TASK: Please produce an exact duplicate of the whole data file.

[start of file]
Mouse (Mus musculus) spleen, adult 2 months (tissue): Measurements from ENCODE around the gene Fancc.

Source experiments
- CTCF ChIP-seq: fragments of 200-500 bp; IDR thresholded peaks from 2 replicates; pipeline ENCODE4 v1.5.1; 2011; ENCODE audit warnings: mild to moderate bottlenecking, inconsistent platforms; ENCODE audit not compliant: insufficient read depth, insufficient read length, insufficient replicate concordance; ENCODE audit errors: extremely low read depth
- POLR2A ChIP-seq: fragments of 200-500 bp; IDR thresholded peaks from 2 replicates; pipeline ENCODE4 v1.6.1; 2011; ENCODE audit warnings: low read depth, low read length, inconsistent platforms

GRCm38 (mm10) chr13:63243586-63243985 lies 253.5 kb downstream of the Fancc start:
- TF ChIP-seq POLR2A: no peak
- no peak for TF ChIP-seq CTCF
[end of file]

Mouse (Mus musculus) spleen, adult 2 months (tissue): Measurements from ENCODE around the gene Fancc.

Source experiments
- CTCF ChIP-seq: fragments of 200-500 bp; IDR thresholded peaks from 2 replicates; pipeline ENCODE4 v1.5.1; 2011; ENCODE audit warnings: mild to moderate bottlenecking, inconsistent platforms; ENCODE audit not compliant: insufficient read depth, insufficient read length, insufficient replicate concordance; ENCODE audit errors: extremely low read depth
- POLR2A ChIP-seq: fragments of 200-500 bp; IDR thresholded peaks from 2 replicates; pipeline ENCODE4 v1.6.1; 2011; ENCODE audit warnings: low read depth, low read length, inconsistent platforms

GRCm38 (mm10) chr13:63243586-63243985 lies 253.5 kb downstream of the Fancc start:
- TF ChIP-seq POLR2A: no peak
- no peak for TF ChIP-seq CTCF